I breathed a sigh of relief and relaxed. Then came the lightning bolt. “Your lectures are marvellous sir. But the children do not understand anything.”
My murderous instincts were awakened but I desisted from killing my clerk because he was a brahmin and my parents had told me that killing a brahmin was one of the worst forms of sins a person could commit. These terrible brahmins, even when they are killed, do not accept defeat and scoot. They roam about creating more havoc in the form of ‘brahma rakshas’.
I went to my club and ordered the strongest liquid nourishments that I could possibly get. The waiter asked me whether something was wrong. I shooed him away and wanted to wallow in my misery, alone. I thought for quite some time to get an answer to the problem. The truth dawned on me, after a bit of the nourishment started coursing through my veins and arteries, like liquid fire. I knew how dear old Buddha must have felt when wisdom dawned on him after sitting for a long time under the Bodhi tree.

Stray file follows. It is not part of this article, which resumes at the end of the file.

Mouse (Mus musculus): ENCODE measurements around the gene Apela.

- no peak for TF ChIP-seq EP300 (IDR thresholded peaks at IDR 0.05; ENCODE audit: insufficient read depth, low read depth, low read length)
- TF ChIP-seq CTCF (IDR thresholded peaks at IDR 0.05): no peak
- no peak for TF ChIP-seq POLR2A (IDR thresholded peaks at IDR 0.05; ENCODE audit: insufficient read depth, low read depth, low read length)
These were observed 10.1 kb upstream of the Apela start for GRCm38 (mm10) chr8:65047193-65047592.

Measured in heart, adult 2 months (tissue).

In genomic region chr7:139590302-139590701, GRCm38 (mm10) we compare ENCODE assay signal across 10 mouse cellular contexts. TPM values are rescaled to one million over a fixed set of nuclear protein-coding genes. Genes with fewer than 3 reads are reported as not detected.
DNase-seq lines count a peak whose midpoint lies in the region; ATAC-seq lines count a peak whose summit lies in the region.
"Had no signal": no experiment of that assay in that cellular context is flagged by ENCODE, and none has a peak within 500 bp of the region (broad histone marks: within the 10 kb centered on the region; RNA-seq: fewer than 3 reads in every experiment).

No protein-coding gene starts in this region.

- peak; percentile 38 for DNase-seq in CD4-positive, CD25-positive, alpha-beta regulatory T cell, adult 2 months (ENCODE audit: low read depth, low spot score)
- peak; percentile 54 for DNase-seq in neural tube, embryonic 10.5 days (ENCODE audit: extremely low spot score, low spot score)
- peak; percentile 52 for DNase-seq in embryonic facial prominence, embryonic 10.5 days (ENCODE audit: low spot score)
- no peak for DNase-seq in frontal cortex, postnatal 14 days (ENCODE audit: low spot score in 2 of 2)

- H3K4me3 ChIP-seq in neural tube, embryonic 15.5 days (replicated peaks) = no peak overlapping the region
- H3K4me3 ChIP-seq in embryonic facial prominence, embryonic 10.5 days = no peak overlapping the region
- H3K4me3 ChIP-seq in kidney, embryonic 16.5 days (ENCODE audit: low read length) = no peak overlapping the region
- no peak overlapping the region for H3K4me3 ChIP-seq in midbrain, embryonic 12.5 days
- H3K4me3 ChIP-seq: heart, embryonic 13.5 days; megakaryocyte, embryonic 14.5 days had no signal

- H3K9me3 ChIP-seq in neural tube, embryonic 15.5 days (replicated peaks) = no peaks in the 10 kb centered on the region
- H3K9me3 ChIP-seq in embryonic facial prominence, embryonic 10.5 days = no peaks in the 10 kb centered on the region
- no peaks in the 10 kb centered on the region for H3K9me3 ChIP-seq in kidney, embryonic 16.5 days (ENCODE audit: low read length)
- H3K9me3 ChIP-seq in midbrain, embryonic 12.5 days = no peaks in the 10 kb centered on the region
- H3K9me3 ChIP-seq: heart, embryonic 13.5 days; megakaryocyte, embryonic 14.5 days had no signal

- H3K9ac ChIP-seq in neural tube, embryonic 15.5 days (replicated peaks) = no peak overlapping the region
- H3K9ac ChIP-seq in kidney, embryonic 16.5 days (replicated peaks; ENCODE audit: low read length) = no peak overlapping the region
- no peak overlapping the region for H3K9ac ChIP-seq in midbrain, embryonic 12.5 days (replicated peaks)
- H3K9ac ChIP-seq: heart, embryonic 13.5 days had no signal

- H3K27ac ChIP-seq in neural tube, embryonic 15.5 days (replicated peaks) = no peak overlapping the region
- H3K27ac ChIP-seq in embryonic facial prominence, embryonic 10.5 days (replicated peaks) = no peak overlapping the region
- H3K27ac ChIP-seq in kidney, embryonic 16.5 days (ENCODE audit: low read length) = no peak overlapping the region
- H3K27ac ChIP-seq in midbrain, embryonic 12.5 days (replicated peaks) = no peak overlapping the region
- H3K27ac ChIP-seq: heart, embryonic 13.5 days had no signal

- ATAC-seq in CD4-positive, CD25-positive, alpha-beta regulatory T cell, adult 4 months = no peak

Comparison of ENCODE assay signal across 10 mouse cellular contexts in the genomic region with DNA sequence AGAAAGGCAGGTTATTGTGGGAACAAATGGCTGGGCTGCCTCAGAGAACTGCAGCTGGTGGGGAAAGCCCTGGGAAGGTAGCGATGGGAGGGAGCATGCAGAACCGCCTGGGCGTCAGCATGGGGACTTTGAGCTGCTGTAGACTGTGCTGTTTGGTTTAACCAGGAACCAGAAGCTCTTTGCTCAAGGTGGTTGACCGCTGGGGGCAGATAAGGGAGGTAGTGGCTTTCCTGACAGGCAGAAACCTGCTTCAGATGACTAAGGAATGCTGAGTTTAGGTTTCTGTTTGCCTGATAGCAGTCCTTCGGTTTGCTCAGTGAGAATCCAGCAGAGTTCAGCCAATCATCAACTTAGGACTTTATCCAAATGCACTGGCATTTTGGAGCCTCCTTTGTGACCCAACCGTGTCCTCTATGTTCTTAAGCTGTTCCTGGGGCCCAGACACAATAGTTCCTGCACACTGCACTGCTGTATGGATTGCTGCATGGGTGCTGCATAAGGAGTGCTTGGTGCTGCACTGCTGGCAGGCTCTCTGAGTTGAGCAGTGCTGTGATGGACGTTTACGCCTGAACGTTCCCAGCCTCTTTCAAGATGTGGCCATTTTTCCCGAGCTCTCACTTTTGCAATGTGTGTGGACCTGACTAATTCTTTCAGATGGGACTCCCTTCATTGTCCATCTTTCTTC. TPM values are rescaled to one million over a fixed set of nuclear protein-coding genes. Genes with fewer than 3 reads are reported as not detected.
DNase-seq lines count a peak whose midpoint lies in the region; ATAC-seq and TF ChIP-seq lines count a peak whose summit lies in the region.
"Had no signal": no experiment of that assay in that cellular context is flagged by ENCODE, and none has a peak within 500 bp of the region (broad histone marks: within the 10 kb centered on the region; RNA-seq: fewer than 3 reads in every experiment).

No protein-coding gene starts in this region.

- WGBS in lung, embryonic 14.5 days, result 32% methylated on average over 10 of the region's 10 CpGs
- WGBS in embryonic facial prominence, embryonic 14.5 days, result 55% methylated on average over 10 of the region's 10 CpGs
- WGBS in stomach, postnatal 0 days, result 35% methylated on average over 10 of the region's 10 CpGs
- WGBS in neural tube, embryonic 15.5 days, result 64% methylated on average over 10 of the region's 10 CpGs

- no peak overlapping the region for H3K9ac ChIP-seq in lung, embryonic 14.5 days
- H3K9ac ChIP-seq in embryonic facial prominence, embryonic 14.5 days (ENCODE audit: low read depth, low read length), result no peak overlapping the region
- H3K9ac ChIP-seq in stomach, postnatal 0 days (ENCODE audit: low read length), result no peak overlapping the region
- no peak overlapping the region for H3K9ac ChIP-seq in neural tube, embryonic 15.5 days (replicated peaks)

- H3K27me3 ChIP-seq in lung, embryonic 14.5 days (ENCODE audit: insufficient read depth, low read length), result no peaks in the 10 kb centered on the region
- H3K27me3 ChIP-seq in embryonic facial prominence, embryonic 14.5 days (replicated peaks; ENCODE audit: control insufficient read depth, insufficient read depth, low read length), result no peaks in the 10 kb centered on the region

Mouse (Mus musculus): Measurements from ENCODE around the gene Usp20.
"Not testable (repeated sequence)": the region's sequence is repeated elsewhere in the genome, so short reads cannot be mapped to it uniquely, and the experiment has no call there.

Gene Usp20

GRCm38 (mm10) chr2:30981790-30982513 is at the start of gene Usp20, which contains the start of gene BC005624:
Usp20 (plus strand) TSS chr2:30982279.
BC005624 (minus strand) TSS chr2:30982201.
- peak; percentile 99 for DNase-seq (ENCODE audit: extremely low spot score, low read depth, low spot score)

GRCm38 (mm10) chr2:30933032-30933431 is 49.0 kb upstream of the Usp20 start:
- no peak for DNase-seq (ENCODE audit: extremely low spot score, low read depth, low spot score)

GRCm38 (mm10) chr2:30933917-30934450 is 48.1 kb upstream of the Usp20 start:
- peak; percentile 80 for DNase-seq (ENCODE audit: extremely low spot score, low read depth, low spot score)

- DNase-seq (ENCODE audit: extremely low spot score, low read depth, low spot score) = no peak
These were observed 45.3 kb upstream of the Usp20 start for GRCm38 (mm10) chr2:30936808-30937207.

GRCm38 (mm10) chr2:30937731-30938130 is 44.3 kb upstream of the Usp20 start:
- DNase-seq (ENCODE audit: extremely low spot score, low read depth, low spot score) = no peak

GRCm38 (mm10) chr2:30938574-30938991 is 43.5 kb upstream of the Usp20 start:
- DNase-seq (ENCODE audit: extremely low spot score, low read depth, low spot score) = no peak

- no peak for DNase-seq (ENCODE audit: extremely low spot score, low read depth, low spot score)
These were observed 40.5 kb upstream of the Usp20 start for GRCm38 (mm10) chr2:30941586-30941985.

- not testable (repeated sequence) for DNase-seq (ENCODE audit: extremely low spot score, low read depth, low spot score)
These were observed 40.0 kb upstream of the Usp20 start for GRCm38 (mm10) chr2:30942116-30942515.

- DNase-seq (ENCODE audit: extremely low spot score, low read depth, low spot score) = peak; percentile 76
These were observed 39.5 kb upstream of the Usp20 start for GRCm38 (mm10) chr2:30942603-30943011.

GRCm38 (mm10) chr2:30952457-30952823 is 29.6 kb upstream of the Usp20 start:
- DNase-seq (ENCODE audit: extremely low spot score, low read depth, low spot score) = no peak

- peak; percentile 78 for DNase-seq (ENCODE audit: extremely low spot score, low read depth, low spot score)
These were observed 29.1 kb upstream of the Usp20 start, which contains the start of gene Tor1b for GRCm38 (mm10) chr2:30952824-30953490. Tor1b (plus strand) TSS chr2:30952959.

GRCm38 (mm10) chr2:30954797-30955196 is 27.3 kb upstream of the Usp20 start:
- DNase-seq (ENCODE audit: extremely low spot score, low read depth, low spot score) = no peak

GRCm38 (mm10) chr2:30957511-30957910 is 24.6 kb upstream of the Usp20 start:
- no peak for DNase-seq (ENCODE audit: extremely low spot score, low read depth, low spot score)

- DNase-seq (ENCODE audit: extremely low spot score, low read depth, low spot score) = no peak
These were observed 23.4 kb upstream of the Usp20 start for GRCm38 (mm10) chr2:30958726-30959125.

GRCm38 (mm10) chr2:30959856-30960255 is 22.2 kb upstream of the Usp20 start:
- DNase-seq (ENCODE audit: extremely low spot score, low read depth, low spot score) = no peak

The truth was that, I was lecturing to my students in classical English which Shakespeare, Milton, Vikram Seth, Arundati Roy and Aravind Adiga would stand up and applaud. I was also enjoying the mesmerising effect it had on the students who sat there as if they were stunned. It was only later that I realised that the vacant expression on their face was due to non comprehension of the cascade of words that flowed from my mouth.
I had prepared my notes, after referring to many of the best lectures and books of great teachers from Columbia, Yale, Washington and Lee University, University of Richmond, Allegheny College , Hillsdale College and Cardiff and Sheffield Universities in the U.K. I had also picked up some useful points from the lecture notes of teachers from Mascom, Asian College of Journalism, Mudra Institute and others. I handed over these excellent notes to my beloved students hoping that they will appreciate the herculean efforts I had taken. The sad fact was that 90 percent of the students did not understand what was written in my notes and the entire class was unable to reproduce any or part of it in answering examination questions. Their standard of English was dismal. But there were exceptions. The fact was that the majority of the students were unable to express themselves well in English.